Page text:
By Thomas Travers
Childhood sexual abuse is a systemic problem in our society. It is in our homes, schools, institutions and clubs. It destroys lives. It takes an abuser moments to inflict trauma and victims a life time to heal. Most survivors of child sexual abuse live in a sea of emotional, mental and spiritual confusion.
Imagine a boat. At its helm, a pedophile searching for the next victim, justifying their actions. Beside them sit enablers; trusted organizations glossing over complex and uncomfortable issues, individuals who know better but remain silent, and a society uneducated on the lifelong negative impacts sexual abuse has on children.
Behind the boat, in the turmoil of its propeller, floats countless suicides, individuals trapped in addiction, and those paralyzed by post-traumatic stress disorder. Most of us spend our lives treading water with the boat still in sight. We struggle with suicidal thoughts, depression and a deep sense internal disconnect.
If we’re lucky, we find something grab onto. With our heads above water we peel away layers of confusion, shame, guilt and anger. We slowly realize we are not to blame, we were not active participants in our abuse, and we must face the many personal issues that have plagued our lives. Only then can begin healing and mourn for ourselves and the child inside. Once again we pick ourselves up and begin rebuilding our lives. This takes time. For me, decades.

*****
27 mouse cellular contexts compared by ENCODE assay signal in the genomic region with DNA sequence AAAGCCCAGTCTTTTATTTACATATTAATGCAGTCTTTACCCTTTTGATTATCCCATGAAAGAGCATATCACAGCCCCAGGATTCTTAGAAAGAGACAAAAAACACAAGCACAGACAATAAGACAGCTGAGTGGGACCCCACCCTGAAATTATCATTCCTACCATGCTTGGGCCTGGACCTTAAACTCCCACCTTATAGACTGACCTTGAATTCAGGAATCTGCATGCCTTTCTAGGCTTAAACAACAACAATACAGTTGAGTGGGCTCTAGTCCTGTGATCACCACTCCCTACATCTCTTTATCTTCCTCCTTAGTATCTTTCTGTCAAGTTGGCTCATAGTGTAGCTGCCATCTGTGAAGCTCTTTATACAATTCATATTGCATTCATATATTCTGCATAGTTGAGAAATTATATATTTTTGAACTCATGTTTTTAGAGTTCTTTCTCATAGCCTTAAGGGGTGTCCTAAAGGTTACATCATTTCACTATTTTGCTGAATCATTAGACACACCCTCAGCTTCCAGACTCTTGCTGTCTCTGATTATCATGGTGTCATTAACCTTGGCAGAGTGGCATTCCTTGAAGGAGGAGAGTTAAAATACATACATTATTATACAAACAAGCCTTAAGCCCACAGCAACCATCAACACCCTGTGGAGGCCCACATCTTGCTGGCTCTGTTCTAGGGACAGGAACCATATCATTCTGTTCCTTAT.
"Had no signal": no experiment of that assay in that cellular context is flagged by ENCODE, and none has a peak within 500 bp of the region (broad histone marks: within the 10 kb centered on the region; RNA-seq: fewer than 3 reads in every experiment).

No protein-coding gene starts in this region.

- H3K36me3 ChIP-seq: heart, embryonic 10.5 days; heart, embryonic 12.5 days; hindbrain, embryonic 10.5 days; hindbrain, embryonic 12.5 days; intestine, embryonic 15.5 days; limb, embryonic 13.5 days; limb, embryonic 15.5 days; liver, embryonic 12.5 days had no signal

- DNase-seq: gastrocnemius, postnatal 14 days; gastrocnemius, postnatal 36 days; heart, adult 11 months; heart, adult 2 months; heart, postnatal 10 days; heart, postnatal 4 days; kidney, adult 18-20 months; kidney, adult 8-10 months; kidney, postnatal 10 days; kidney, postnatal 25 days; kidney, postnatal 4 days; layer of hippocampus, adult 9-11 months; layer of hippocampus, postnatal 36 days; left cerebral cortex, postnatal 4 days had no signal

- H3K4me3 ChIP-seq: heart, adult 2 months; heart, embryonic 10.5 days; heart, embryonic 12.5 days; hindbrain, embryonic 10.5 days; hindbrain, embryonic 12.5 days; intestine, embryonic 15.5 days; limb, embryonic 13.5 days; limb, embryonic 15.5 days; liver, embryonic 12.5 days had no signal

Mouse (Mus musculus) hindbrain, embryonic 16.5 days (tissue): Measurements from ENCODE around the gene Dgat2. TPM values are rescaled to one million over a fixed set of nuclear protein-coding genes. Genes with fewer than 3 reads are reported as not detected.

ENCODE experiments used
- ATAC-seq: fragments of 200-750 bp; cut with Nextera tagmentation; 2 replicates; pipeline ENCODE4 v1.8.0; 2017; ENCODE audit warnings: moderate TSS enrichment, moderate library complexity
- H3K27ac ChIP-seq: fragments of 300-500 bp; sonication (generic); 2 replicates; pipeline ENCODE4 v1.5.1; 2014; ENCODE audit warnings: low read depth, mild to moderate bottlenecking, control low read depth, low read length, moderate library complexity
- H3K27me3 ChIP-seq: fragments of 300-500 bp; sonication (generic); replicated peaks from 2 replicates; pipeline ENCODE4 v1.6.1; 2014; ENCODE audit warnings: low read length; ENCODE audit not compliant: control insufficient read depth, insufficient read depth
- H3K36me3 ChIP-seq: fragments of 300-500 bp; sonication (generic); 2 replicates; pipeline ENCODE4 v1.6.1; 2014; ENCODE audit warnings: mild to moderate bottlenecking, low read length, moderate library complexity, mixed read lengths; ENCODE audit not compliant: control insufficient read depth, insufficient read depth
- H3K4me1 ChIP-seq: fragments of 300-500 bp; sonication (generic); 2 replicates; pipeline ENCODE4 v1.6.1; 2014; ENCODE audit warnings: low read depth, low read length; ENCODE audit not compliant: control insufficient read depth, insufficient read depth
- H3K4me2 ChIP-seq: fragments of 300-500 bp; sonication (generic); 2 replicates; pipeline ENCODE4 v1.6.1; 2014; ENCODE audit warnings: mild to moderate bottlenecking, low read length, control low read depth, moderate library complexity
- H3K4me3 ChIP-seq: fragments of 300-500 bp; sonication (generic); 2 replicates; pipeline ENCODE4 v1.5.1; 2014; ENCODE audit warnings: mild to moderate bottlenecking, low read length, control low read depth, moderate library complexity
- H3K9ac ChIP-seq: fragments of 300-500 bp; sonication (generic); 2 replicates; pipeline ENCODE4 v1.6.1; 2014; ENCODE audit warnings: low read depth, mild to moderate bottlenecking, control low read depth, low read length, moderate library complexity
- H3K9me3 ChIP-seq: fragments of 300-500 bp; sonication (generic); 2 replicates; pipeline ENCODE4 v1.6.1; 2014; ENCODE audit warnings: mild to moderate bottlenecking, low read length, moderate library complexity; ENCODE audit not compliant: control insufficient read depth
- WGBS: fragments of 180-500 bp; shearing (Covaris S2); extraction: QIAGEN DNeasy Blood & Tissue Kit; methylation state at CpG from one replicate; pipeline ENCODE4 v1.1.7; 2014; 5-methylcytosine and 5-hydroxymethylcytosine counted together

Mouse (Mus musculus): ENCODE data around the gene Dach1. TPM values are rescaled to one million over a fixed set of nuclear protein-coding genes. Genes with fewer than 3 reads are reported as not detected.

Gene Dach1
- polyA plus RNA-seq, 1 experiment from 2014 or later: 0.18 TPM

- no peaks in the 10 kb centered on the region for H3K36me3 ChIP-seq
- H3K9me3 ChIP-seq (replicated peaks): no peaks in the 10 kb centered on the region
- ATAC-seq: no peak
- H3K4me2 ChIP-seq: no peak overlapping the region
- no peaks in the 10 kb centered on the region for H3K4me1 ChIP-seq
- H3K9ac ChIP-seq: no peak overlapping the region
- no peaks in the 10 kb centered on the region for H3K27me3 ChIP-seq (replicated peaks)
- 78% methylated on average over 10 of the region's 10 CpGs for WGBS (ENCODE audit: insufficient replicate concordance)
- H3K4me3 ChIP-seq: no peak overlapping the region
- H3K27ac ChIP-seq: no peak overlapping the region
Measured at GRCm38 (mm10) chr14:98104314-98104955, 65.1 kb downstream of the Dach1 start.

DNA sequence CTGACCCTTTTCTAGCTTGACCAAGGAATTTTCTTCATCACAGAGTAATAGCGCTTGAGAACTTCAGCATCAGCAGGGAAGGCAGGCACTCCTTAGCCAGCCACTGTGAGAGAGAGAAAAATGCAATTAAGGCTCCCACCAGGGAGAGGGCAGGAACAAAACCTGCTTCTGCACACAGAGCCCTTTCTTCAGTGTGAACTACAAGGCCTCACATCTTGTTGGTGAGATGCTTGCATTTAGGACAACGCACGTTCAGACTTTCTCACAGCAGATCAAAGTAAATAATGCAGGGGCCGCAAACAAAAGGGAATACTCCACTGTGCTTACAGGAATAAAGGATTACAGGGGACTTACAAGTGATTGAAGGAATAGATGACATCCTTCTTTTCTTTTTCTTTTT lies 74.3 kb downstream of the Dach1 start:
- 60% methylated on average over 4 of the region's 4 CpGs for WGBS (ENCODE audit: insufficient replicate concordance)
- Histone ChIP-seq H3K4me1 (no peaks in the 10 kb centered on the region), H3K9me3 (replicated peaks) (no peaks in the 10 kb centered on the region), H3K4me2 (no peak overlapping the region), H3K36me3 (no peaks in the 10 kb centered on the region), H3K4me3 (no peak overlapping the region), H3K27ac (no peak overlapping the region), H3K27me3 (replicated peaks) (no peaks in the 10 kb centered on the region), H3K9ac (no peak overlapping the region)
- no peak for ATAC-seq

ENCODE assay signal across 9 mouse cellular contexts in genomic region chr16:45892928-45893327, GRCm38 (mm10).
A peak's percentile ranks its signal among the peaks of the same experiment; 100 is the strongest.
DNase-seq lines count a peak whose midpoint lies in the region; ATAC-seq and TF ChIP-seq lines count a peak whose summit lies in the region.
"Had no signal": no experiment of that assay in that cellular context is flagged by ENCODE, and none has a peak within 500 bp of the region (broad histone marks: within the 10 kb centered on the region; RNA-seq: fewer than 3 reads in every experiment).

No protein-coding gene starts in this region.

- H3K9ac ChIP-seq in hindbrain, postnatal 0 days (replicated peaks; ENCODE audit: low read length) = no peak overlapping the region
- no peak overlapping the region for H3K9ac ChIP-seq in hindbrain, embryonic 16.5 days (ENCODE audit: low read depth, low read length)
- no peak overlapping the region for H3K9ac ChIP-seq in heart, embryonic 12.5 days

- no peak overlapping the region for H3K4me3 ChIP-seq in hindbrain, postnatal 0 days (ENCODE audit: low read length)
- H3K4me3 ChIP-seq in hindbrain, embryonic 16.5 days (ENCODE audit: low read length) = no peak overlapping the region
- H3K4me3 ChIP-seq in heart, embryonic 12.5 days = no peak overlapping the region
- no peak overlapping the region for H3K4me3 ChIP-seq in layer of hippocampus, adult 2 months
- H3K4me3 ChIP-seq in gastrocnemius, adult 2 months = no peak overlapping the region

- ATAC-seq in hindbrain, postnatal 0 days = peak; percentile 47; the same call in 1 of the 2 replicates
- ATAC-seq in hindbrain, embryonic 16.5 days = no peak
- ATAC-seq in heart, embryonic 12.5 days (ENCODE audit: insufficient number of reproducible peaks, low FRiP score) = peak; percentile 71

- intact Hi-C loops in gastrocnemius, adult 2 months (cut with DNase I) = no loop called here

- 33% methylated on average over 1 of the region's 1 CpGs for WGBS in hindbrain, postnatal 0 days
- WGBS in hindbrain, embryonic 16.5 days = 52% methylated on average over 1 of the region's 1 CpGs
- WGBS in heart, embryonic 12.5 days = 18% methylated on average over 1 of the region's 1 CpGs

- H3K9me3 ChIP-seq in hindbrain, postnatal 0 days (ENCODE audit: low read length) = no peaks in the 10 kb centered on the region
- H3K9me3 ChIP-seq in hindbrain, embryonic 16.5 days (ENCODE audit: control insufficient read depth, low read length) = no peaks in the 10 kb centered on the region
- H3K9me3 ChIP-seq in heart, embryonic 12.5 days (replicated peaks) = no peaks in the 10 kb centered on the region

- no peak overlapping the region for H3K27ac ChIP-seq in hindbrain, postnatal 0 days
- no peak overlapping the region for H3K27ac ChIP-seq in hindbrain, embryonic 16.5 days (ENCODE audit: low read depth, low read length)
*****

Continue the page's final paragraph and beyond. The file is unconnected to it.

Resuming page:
The Child Victims Act, which has failed to gain state Senate Republican support for over a decade, addresses the reality of childhood sexual abuse head on. It extends civil statute of limitations to age 50 and criminal to age 28, giving victims time to come to terms with their abuse. It opens a one-year window, allowing a legal pathway to justice for victims for whom the current statute of limitations has expired. Through the legal tool of discovery, institutions will be forced to reveal what they have hidden for decades, names and locations of hidden predators will be made public – protecting children and communities from pedophiles. For many, justice and accountability will be served.
If you believe in holding individuals and institutions responsible for crimes against children, if knowing the names and where about of known pedophiles is important to you and if you believe the protection of children is a fundamental responsibility of society then you support the Child Victims Act.
If you are interested in finding out more about the Child Victims Act, join state Sen. Tim Kennedy, advocates and myself from 1 to 2:15 p.m. on Saturday, March 10 at UB South Campus, Harriman Hall.
I encourage you to call: Sens. Chris Jacobs and Patrick Gallivan and Senate Majority Leader John Flanagan and voice your support that the Child Victims Act be included in the 2018 budget and be passed in its current form.
Thomas Travers of Buffalo is a survivor of sexual abuse by a priest and the founder of William's Place (www.williamsplace.life).